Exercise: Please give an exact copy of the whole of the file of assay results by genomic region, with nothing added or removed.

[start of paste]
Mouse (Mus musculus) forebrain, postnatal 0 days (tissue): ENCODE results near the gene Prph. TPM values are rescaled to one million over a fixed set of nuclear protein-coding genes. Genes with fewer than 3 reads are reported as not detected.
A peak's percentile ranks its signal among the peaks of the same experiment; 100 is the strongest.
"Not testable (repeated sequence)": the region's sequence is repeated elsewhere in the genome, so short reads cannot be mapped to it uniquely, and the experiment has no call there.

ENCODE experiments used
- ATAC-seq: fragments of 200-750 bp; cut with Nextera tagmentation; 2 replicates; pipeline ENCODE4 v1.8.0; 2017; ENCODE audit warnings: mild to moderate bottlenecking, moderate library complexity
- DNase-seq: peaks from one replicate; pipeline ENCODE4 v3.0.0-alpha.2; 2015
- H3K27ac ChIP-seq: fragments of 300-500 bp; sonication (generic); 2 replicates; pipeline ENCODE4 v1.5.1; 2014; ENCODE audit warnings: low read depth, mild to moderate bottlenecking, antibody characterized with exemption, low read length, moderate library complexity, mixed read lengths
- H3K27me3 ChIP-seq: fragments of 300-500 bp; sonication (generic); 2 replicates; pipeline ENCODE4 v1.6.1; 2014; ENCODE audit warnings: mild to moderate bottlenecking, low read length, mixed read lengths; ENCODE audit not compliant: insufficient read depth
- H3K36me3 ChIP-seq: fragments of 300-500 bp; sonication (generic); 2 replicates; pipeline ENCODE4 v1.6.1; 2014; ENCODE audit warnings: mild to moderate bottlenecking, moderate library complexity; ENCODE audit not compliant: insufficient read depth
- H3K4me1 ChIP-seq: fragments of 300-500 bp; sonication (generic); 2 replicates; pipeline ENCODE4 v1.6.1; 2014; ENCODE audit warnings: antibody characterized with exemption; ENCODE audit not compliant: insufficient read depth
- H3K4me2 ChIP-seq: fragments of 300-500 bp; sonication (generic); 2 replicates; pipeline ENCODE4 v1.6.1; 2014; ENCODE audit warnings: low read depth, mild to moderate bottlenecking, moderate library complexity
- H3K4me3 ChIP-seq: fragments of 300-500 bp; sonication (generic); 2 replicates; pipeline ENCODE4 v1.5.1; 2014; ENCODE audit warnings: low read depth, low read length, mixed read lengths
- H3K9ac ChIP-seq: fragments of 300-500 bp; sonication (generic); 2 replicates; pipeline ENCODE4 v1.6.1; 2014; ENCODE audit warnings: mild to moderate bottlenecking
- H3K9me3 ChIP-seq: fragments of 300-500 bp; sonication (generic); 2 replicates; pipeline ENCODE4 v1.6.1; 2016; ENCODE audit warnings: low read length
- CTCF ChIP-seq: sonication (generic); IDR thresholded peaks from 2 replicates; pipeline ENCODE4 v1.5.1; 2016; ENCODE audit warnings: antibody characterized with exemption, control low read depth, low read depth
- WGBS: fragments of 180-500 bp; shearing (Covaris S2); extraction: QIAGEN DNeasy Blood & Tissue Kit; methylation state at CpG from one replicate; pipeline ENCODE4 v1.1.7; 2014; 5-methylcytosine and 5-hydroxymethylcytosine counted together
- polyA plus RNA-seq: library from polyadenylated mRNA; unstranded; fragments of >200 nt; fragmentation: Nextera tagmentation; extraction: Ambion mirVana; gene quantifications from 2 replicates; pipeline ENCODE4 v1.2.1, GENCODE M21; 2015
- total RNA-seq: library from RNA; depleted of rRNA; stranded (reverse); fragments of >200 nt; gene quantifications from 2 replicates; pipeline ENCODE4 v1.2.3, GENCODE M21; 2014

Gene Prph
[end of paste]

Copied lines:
Mouse (Mus musculus) forebrain, postnatal 0 days (tissue): ENCODE results near the gene Prph. TPM values are rescaled to one million over a fixed set of nuclear protein-coding genes. Genes with fewer than 3 reads are reported as not detected.
A peak's percentile ranks its signal among the peaks of the same experiment; 100 is the strongest.
"Not testable (repeated sequence)": the region's sequence is repeated elsewhere in the genome, so short reads cannot be mapped to it uniquely, and the experiment has no call there.

ENCODE experiments used
- ATAC-seq: fragments of 200-750 bp; cut with Nextera tagmentation; 2 replicates; pipeline ENCODE4 v1.8.0; 2017; ENCODE audit warnings: mild to moderate bottlenecking, moderate library complexity
- DNase-seq: peaks from one replicate; pipeline ENCODE4 v3.0.0-alpha.2; 2015
- H3K27ac ChIP-seq: fragments of 300-500 bp; sonication (generic); 2 replicates; pipeline ENCODE4 v1.5.1; 2014; ENCODE audit warnings: low read depth, mild to moderate bottlenecking, antibody characterized with exemption, low read length, moderate library complexity, mixed read lengths
- H3K27me3 ChIP-seq: fragments of 300-500 bp; sonication (generic); 2 replicates; pipeline ENCODE4 v1.6.1; 2014; ENCODE audit warnings: mild to moderate bottlenecking, low read length, mixed read lengths; ENCODE audit not compliant: insufficient read depth
- H3K36me3 ChIP-seq: fragments of 300-500 bp; sonication (generic); 2 replicates; pipeline ENCODE4 v1.6.1; 2014; ENCODE audit warnings: mild to moderate bottlenecking, moderate library complexity; ENCODE audit not compliant: insufficient read depth
- H3K4me1 ChIP-seq: fragments of 300-500 bp; sonication (generic); 2 replicates; pipeline ENCODE4 v1.6.1; 2014; ENCODE audit warnings: antibody characterized with exemption; ENCODE audit not compliant: insufficient read depth
- H3K4me2 ChIP-seq: fragments of 300-500 bp; sonication (generic); 2 replicates; pipeline ENCODE4 v1.6.1; 2014; ENCODE audit warnings: low read depth, mild to moderate bottlenecking, moderate library complexity
- H3K4me3 ChIP-seq: fragments of 300-500 bp; sonication (generic); 2 replicates; pipeline ENCODE4 v1.5.1; 2014; ENCODE audit warnings: low read depth, low read length, mixed read lengths
- H3K9ac ChIP-seq: fragments of 300-500 bp; sonication (generic); 2 replicates; pipeline ENCODE4 v1.6.1; 2014; ENCODE audit warnings: mild to moderate bottlenecking
- H3K9me3 ChIP-seq: fragments of 300-500 bp; sonication (generic); 2 replicates; pipeline ENCODE4 v1.6.1; 2016; ENCODE audit warnings: low read length
- CTCF ChIP-seq: sonication (generic); IDR thresholded peaks from 2 replicates; pipeline ENCODE4 v1.5.1; 2016; ENCODE audit warnings: antibody characterized with exemption, control low read depth, low read depth
- WGBS: fragments of 180-500 bp; shearing (Covaris S2); extraction: QIAGEN DNeasy Blood & Tissue Kit; methylation state at CpG from one replicate; pipeline ENCODE4 v1.1.7; 2014; 5-methylcytosine and 5-hydroxymethylcytosine counted together
- polyA plus RNA-seq: library from polyadenylated mRNA; unstranded; fragments of >200 nt; fragmentation: Nextera tagmentation; extraction: Ambion mirVana; gene quantifications from 2 replicates; pipeline ENCODE4 v1.2.1, GENCODE M21; 2015
- total RNA-seq: library from RNA; depleted of rRNA; stranded (reverse); fragments of >200 nt; gene quantifications from 2 replicates; pipeline ENCODE4 v1.2.3, GENCODE M21; 2014

Gene Prph